During the second half of the 19th Century, a new fashion inspired by antique styles such as Medieval, Classical or Baroque widespread in Europe and influenced revivals in architecture, fine art and decorative art.

In Germany this manner became particularly popular and was known as Historismus, consisting in copying or re-elaborating historic styles and famous museum objects. The historicist style had a huge impact on the decorative arts, and particularly on silverware.

Many manufacturers in Europe and USA produced pieces inspired by old silver, but this didn’t represent a problem since modern silver was marked according to the laws of the country of origin. Contrary to this, silver manufacturers active in the German city of Hanau chose to mark their production with fantasy marks. It’s hard to say if the original intention was to deceive, selling modern pieces as new – surely has to be noted that often the marks were inspired or copied from the 18th Century French pieces and old German examples, harmonizing the style of the piece.

The type of marks used in Hanau in the late 19th Century and early 20th Century would have been illegal in England and France, but Hanau had a long tradition as a free-trade city, being exempt from duties on silver (and consequently regulated hallmarking) since the 16th Century.

From the mid-19th Century, following the growing demand for luxury goods and the fashion for highly decorative pieces, a great number of Hanau silversmiths started producing silver objects inspired or copied from the antique pieces.

J. D Schleissner, consequently Schleissner & Sohne, was among the first silversmiths producing silverware in the Renaissance, Baroque and Rococo style. Daniel Philipp August Schleissner (1825-1891), son of the founder, was a great admirer of antique silverware and had studied many private and public collections of genuine old silver. The portion of Hanau production comprising exact copies of authentic old silver, and left unmarked, still represent a problem for dealers, art historians and collectors.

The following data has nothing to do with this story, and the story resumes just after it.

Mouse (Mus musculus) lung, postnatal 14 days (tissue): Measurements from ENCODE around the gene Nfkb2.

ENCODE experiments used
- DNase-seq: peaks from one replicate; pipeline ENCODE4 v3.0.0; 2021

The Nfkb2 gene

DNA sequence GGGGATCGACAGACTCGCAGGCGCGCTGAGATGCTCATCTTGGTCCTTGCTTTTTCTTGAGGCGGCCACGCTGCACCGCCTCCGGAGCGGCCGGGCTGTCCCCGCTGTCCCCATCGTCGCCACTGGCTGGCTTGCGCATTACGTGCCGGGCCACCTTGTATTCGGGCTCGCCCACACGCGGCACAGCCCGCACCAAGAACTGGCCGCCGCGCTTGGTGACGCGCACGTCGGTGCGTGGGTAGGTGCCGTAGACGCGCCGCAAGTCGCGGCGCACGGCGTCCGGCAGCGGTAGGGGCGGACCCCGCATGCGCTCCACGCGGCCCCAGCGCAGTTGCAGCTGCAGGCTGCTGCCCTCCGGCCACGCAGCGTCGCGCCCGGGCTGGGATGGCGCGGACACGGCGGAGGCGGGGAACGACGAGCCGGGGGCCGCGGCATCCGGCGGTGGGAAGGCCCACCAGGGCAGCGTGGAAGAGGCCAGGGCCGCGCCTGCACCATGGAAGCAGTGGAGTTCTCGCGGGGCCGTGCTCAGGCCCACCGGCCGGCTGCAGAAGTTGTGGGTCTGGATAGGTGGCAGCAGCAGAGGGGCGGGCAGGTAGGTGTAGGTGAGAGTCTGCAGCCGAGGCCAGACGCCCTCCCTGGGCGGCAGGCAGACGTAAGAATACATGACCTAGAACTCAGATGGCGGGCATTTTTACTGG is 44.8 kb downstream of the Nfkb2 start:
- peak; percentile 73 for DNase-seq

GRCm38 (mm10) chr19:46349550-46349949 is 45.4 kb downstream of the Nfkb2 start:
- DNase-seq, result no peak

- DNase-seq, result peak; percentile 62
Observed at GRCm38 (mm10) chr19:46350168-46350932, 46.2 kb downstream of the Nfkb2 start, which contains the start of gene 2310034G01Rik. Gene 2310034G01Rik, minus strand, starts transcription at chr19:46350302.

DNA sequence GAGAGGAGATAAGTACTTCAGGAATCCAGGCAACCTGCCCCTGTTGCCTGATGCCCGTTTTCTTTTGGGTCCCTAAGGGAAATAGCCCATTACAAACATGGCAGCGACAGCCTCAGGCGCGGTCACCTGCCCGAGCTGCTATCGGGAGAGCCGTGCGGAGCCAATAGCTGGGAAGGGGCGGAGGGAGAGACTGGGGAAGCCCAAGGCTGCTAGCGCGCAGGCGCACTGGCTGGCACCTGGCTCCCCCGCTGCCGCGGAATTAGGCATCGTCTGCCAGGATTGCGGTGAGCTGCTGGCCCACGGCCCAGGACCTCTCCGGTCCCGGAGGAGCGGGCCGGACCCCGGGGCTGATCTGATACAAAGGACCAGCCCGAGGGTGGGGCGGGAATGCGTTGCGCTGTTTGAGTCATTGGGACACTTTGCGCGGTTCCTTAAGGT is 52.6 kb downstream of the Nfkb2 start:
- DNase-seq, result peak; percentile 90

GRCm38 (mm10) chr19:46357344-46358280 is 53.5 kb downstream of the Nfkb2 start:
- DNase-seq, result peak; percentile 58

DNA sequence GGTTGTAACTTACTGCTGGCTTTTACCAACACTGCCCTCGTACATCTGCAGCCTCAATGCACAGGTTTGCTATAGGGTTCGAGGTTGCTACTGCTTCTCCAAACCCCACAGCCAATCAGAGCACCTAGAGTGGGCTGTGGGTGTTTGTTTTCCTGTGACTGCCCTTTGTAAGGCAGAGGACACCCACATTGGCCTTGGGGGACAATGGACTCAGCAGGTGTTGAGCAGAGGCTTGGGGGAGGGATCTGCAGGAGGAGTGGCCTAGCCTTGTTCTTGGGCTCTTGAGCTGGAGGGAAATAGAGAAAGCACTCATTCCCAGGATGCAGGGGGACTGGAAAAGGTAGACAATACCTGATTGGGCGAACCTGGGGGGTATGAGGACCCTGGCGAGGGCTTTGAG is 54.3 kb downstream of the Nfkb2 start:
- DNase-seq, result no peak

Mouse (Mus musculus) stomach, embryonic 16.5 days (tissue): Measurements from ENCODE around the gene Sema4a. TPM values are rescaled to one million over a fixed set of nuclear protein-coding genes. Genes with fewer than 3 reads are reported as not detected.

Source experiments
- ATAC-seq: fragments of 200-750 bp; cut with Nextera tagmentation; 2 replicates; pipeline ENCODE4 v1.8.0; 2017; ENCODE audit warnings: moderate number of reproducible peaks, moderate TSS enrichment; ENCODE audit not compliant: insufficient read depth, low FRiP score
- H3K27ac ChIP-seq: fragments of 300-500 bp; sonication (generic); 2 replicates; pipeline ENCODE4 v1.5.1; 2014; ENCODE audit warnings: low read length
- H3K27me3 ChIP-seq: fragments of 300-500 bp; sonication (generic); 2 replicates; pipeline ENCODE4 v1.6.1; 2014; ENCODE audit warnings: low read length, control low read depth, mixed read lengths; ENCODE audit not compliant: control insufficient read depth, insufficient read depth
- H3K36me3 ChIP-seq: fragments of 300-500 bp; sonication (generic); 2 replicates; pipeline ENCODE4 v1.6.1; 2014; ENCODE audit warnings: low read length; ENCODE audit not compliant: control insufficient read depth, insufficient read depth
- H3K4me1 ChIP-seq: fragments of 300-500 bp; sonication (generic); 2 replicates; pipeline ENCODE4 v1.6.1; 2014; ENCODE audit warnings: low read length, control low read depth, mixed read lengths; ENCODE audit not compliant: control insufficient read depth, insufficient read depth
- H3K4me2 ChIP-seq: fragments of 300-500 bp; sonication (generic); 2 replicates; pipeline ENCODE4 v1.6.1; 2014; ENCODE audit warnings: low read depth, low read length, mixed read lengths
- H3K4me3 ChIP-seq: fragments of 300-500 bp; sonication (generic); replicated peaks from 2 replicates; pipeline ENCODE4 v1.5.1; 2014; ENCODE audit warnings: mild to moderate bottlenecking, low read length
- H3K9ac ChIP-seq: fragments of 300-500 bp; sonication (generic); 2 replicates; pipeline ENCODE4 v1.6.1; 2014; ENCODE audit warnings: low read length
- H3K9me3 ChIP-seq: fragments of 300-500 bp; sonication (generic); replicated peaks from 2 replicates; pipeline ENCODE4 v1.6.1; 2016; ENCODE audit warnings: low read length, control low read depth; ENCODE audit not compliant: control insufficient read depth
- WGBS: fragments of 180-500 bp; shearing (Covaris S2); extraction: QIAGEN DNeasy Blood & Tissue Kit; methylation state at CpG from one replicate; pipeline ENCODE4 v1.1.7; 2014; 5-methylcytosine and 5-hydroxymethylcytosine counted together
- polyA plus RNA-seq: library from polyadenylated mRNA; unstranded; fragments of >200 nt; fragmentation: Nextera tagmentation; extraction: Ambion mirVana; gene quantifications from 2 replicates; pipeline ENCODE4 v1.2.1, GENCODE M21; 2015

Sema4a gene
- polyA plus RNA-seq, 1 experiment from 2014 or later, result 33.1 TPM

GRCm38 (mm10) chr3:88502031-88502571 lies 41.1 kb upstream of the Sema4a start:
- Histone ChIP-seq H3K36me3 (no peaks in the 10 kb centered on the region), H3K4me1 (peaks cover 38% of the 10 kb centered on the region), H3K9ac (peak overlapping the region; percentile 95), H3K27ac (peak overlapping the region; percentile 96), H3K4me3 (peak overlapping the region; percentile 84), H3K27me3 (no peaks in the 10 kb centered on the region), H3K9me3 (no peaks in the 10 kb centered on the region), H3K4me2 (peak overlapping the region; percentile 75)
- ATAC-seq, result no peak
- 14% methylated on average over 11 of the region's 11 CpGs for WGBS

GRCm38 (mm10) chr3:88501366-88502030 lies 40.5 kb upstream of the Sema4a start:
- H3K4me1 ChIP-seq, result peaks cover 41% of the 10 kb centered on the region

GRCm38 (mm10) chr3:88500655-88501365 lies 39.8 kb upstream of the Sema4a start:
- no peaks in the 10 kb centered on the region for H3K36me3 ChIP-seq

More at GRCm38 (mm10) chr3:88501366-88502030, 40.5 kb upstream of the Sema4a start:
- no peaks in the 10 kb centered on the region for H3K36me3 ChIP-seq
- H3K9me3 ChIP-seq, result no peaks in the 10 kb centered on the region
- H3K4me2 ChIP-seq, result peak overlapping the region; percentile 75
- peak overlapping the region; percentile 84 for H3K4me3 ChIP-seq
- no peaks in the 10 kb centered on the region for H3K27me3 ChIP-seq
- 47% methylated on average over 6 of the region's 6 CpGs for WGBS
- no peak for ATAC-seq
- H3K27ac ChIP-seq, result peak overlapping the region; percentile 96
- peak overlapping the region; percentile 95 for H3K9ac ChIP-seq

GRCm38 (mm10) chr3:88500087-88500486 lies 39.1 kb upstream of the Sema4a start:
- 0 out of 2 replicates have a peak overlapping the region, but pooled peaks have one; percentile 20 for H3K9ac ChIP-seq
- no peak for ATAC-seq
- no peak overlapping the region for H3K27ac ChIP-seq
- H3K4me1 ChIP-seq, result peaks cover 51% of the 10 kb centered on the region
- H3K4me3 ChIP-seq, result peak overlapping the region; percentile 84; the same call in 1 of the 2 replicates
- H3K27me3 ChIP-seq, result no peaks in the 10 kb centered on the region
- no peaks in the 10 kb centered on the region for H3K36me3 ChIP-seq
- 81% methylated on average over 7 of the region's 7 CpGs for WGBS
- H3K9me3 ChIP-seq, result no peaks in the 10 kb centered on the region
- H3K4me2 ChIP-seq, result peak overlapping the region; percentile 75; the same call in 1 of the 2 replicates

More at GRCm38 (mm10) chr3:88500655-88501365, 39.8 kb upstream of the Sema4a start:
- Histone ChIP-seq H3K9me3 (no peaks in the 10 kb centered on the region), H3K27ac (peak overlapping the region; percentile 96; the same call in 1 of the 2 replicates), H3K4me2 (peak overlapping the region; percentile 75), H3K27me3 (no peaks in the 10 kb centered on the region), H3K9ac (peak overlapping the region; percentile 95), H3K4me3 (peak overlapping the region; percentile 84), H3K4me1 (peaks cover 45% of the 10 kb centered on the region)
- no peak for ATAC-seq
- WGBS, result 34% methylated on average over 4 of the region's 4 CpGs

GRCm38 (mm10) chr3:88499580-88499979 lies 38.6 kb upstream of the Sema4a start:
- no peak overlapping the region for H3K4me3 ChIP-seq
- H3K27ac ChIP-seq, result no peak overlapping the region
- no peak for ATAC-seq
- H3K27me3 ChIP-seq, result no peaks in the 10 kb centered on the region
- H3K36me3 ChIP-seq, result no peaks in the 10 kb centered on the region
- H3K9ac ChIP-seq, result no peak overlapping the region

Nevertheless most of the Hanau production is characterised by a fantastic combination of different styles, often blending elements from Rococo Watteauesque scenes with Baroque and Renaissance elements, or creating impressive and original Gothic-revival pieces such as the magnificent silver cup and cover by Wilhelm Heinrich Hubert Laufs, dating to the mid-19th Century and most probably made to be exhibited (the cup is published as one of the earliest and finest examples of Hanau silver).

Hanau silverware is distinguished by a highly decorative design; the items are profusely chased, engraved, pierced and embossed. It comprises all sorts of items: common tableware, monumental cups and centrepieces, boxes and caskets, decanters and claret jugs, unusual novelties such as jewelled figures, silver ornaments in the form of animals and figural drinking vessels inspired by the early German pieces.

 

 

In the late 19th Century the main manufacturers such as Schleissner, Georg Roth & Co and Neresheimer (probably the most renown and productive Hanau firm) were often using pseudo-marks as actual maker’s marks, suggesting that the idea of deceiving collectors was far from their intention. The most common Schleissner mark is an eagle and crown combination, Neresheimer used the well-known “n” in a shield, or TG below a fleur-de-lys, while Roth used a crowned GR, in the style of the early French maker’s marks.

 

German silver is usually marked “800” (more rarely “Sterling Germany”, for the 20th Century pieces), as by law it has to be at least 800/1000 coin standard. This doesn’t necessarily mean that Hanau silver purity is always 800/1000. A large amount of Hanau silver was made to be exported (mostly to England and America), being further hallmarked with sterling silver marks, proving that the silver content is often 925 sterling, therefore higher than the standard required by the German law. Neresheimer & Co, for instance, enjoyed a long and successful business relation with Berthold Mueller, agent in London and Chester: these products are always hallmarked with English import marks (lion rampant, 925 sterling silver).

 

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